The tail end of the uneventful 2009 Gulf of Mexico (GOM) hurricane season was punctuated last week by the threat of Hurricane/Tropical Storm Ida, which sent some offshore operators scurrying to evacuate crews and shut in production in the eastern GOM. However, Ida's impact was short-lived and traders mostly yawned.
Operators began pulling in crews and shutting in production on Sunday (Nov. 8). Ida, which had been a Category 2 hurricane, made landfall as a tropical storm early Tuesday, first on Dauphin Island and then at Mobile, AL. The storm caused some flooding and minimal power outages, according to press reports.
Offshore, though, Ida got a rise out of energy interests. Based on data submitted by 43 companies to the Minerals Management Service (MMS) as of late Tuesday (Nov. 10) morning, personnel had been evacuated from 158 production platforms, equivalent to 22.8% of the 694 manned platforms in the GOM. Personnel from 10 rigs had been evacuated, equivalent to 15.2% of the 66 rigs that had been operating in the Gulf. It was estimated that approximately 43.09% of oil production in the GOM and approximately 27.96% of natural gas production was shut in. Estimated production from the GOM as of March 2009 was 1.3 million b/d of oil and 7 Bcf/d of gas.
Last Monday morning Williams said production loss on its Transcontinental Gas Pipe Line (Transco) was about 250 MMcf/d. El Paso Corp. said late last Monday morning its Tennessee Gas Pipeline system had lost about 800 MMcf/d of throughput due to Ida, while affiliate Southern Natural Gas reported a reduction of 240 MMcf/d. Shell said due to third-party downstream operations decisions, Shell-operated production for a part of the company's East operations would be impacted starting last Monday.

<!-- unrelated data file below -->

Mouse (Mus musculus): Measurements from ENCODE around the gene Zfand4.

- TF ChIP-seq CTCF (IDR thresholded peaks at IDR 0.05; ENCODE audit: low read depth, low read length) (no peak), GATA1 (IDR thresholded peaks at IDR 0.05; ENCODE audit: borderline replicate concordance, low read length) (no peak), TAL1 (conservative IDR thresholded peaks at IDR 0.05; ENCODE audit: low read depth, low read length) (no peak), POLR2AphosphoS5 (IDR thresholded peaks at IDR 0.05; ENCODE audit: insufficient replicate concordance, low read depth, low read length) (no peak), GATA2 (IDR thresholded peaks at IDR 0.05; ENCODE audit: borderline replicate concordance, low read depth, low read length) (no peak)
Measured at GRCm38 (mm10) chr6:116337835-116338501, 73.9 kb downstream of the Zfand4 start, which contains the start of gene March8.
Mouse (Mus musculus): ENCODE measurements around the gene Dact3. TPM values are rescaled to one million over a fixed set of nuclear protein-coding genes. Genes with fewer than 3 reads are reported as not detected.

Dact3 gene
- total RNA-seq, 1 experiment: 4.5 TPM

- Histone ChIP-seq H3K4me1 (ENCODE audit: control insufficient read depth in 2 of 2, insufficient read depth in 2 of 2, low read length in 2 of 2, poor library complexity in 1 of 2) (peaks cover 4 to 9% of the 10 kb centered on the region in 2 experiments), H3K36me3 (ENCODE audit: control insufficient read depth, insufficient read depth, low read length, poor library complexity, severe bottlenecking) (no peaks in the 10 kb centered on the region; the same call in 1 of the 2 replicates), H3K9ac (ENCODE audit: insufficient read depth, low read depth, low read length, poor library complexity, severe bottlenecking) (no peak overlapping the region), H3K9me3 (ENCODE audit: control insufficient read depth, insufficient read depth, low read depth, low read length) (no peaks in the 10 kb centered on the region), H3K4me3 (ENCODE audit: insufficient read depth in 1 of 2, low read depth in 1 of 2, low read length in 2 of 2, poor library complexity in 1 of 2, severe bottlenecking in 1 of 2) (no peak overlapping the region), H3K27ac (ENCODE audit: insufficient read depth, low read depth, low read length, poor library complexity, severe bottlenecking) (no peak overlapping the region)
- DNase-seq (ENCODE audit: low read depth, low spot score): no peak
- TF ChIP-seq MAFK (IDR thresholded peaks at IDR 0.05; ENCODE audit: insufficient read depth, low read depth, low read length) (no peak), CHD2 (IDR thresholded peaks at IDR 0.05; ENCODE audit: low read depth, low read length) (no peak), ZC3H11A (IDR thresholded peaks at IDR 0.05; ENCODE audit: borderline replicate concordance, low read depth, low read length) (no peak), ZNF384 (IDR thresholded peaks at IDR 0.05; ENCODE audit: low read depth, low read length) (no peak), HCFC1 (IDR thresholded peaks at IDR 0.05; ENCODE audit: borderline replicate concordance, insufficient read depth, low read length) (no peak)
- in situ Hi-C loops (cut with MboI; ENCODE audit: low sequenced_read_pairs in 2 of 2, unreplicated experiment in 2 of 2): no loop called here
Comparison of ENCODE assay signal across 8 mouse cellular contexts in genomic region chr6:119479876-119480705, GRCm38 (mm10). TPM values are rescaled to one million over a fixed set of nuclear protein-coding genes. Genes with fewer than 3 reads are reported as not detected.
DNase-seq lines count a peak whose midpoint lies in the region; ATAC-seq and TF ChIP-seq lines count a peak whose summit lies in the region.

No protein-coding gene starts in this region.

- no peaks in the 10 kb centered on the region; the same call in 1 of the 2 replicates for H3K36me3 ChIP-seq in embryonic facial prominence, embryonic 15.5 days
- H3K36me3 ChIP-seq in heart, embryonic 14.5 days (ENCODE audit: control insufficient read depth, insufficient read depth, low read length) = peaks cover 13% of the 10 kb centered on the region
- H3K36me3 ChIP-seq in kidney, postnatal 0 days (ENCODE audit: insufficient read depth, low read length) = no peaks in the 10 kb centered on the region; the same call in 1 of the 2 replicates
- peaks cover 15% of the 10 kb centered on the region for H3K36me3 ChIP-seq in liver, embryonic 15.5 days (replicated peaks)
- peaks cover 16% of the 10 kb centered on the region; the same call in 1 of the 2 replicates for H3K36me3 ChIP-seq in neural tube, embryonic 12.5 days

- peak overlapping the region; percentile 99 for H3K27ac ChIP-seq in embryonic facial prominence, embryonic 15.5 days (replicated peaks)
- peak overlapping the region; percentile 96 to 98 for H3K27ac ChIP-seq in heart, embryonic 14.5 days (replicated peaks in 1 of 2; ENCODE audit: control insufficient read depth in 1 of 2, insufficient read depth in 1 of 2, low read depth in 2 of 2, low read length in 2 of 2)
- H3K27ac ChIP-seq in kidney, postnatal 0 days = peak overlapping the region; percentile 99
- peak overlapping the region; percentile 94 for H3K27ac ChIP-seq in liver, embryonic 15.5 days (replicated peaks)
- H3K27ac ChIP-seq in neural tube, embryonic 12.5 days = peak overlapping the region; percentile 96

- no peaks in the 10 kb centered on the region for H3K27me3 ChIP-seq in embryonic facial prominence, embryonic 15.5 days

Most of the producers reported evacuating platforms and shutting in production ahead of the storm.
"Shell safely evacuated about 160 people over the weekend who were not essential to producing and drilling operations in the Gulf of Mexico," the company said last Monday.
Before the storm arrived Chevron Corp. said it had begun to evacuate some GOM personnel and some production had been shut in. Marathon Oil Corp. reported shutting in about 10.5 MMcf/d of gas and 11,700 b/d of oil production. BP plc said some production had been shut in and some personnel evacuated. Enterprise Products Partners said last Monday the deepwater Independence Hub was shut in, curtailing about 700 MMcf/d.
However, by last Thursday MMS said personnel remained evacuated from only one production platform. There were no longer any rig evacuations, MMS said. It was estimated that 2.22% of oil production and 2.66% of the natural gas production was still shut in.
As Ida was approaching traders seemed to be influenced more by moderate temperatures and the previous Friday's 18.7-cent natural gas futures drop in pushing a large majority of points lower during trading last Monday.
With the passing of the storm operators quickly set to returning to normal operations.
"With Tropical Storm Ida making landfall and moving onshore to the northeast, Shell drilling and producing operations in the Gulf of Mexico are returning to normal," the major said in a notice last Tuesday morning. "There was no significant damage to any Shell-operated facilities. The minimal Shell-operated production shut in on Monday will resume today as downstream operators return personnel to their facilities."
Anadarko had evacuated and shut in production at four operated facilities in the eastern GOM. The facilities -- Independence Hub, Constitution, Marco Polo and Neptune) -- and one nonoperated facility Blind Faith) were producing approximately 105,000 boe/d net to Anadarko prior to being shut in.
"Now that Hurricane Ida has passed and weakened to a tropical depression, we are in the process of assessing our facilities and anticipate returning personnel to our operated platforms in the eastern Gulf of Mexico later today and tomorrow," Anadarko said last Tuesday.
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